By Charissa C. Huang and Kevin J. Cowan
The LGBTQ community has won a major victory in their fight for equal treatment under the law. On June 15, 2020, the United States Supreme Court delivered a 6-3 decision in Bostock v. Clayton County, Georgia, 2020 WL 3146686 (U.S. June 15, 2020), where it added two new protected classes to Title VII of the Civil Rights Act of 1964: sexual orientation and gender identity. The decision comes somewhat as a surprise due to the Court’s conservative leaning after the appointments of Justices Gorsuch and Kavanaugh by President Trump in recent years.
Title VII makes it unlawful for an employer “to fail or refuse to hire or to discharge any individual, or otherwise to discriminate against any individual . . . because of such individual’s race, color, religion, sex, or national origin.” Whether “because of sex” encompassed sexual orientation or gender identity was an unsettled issue of law prior to the Supreme Court’s ruling. While the Second and Sixth United States Circuit Courts of Appeals held that sexual orientation and transgender discrimination violated Title VII, the Eleventh Circuit held that employers were permitted to fire employees for being gay. Now, pursuant to the Supreme Court’s ruling in Bostock, where an employee’s sexual orientation or gender identity is a “but-for cause” of an employer’s decision to refuse to hire or to discharge an employee, the employer is liable for violation of Title VII.
The decision consolidated the three cases of plaintiffs Bostock, Zarda, and Stephens with each employee having been fired because they were either gay or transgender. Bostock was fired after his employer discovered he participated in a gay recreational softball league. Zarda was fired after he merely mentioned to his employer that he was gay. Stephens first presented as a male when she was hired but was then discharged after she informed her employer that she planned to live and work as a woman.
Writing for the majority, Justice Gorsuch wrote that one cannot discriminate based on sexual orientation or gender identity without first discriminating based on sex. In doing this, the Court interpreted because of sex to include sexual orientation and gender identity. Justice Gorsuch opined, “there is no escaping the role intent plays here: Just as sex is necessarily a but-for cause when an employer discriminates against homosexual or transgender employees, an employer who discriminates on these grounds inescapably intends to rely on sex in its decision making.”
Justice Gorsuch used the following example to explain his rationale: if an employer had a policy of firing homosexual employees and two model employees, one male and one female, both arrived at a dinner party with a wife, then when the employer follows its policy the firing decision would entirely depend upon the sex of the employees.
In his dissent, Justice Alito, joined by Justice Thomas, raised concerns that the judiciary was overstepping its authority, and this issue would have been better left to Congress. He explained that the relevant inquiry should not be what sex means today, but rather the definition of sex when Title VII was passed in 1964, which he explained does not include sexual orientation or gender identity. His displeasure with the decision was apparent when he wrote, “a more brazen abuse of authority to interpret statutes is hard to recall.”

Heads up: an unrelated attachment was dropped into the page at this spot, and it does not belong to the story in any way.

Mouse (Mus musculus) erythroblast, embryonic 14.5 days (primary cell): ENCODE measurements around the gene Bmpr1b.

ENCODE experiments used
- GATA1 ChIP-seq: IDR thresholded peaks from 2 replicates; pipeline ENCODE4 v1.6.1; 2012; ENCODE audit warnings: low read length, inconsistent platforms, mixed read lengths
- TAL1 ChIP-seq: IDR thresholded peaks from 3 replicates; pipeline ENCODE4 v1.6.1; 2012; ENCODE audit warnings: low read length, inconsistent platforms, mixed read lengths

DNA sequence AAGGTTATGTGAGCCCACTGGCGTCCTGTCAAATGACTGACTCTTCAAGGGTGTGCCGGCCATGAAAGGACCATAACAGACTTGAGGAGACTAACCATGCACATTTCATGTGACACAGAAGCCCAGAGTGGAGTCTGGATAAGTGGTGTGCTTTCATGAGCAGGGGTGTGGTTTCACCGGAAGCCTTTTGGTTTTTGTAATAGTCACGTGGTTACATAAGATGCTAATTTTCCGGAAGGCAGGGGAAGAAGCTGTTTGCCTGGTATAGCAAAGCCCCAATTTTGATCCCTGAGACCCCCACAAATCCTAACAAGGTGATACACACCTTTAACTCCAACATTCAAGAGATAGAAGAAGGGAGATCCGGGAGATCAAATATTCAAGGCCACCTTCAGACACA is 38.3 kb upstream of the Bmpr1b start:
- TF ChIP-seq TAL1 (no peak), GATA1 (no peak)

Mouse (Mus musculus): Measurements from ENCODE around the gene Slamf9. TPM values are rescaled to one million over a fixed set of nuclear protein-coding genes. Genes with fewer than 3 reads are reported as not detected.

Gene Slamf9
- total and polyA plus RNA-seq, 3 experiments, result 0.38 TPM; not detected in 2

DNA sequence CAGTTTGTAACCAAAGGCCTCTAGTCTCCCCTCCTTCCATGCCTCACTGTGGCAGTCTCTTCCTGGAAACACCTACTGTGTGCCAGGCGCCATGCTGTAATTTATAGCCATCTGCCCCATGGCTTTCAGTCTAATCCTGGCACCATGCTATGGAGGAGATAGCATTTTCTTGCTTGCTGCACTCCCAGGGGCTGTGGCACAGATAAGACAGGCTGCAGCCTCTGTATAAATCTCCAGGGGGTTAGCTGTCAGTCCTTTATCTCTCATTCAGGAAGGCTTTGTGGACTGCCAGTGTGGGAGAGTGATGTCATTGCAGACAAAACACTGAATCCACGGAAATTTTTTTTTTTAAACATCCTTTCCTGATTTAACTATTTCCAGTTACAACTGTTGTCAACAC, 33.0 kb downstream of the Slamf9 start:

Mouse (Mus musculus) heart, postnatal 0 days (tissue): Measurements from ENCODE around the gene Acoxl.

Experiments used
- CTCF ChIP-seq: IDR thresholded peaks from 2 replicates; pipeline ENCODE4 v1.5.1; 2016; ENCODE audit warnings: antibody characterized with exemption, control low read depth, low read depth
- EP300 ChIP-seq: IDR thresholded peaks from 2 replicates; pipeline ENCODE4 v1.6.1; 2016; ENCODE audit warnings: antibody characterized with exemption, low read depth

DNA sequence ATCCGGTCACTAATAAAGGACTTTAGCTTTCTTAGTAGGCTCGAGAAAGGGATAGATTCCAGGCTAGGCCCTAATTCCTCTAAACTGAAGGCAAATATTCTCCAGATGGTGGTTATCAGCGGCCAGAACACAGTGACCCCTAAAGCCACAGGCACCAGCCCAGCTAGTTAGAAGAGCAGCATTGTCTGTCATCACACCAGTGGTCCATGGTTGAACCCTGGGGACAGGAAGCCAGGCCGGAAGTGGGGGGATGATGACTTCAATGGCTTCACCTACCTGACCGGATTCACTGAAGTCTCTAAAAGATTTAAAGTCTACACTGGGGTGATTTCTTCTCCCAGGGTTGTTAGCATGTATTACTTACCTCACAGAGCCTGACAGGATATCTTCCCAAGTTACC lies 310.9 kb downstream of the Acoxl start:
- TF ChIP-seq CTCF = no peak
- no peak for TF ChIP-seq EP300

In a separate dissent, Justice Kavanaugh wrote that sexual orientation discrimination is distinct from sex discrimination. He noted that several states have statutes banning sexual orientation discrimination in the workplace, so Congress could do the same thing at the federal level. He went on to state, “under the Constitution and the laws of the United States, this Court is the wrong body to change American law in that way.”
Michigan’s state law parallel to Title VII is the Elliot-Larsen Civil Rights Act, which has had many differing interpretations for its own “because of sex” provision. Bill Schuette, the former Michigan Attorney General, stated in a formal opinion that sexual orientation and gender identity were not protected under Michigan state employment law. Schuette advocated that the legislature should be the entity to extend or narrow statutes. Current Attorney General Dana Nessel declined to issue her own formal opinion but did say the state was not bound by her predecessor’s opinion.
Furthermore, the Michigan Civil Rights Commission issued an interpretive statement in 2018 interpreting sex in Elliot-Larsen to include both sexual orientation and gender identity. The Commission has continued to direct the Michigan Department of Civil Rights to investigate complaints based on these two characteristics.
Prior to this ruling, the Fair and Equal Michigan ballot initiative was supporting the interpretation of Elliot-Larsen to include sexual orientation and gender identity. The campaign supporting the ballot initiative is analyzing whether to move forward with it in wake of this new decision. Michigan’s state courts have long looked to the Supreme Court’s interpretation of Title VII for guidance in interpreting Elliot-Larsen. Michigan’s courts can now either follow the lead of the Supreme Court and interpret “because of sex” to include sexual orientation and gender identity or leave the issue to the legislature to decide.
Michigan employers and employees should make note of this decision and be prepared for the potential ramifications. Smith Haughey will continue to monitor the status of Michigan employment law as state and federal courts begin to hear these types of cases. For any employment law questions please contact Charissa Huang, Mike Doversberger, Kevin Even, Kristen Guinn, Tom McCarthy, and Matt Wikander.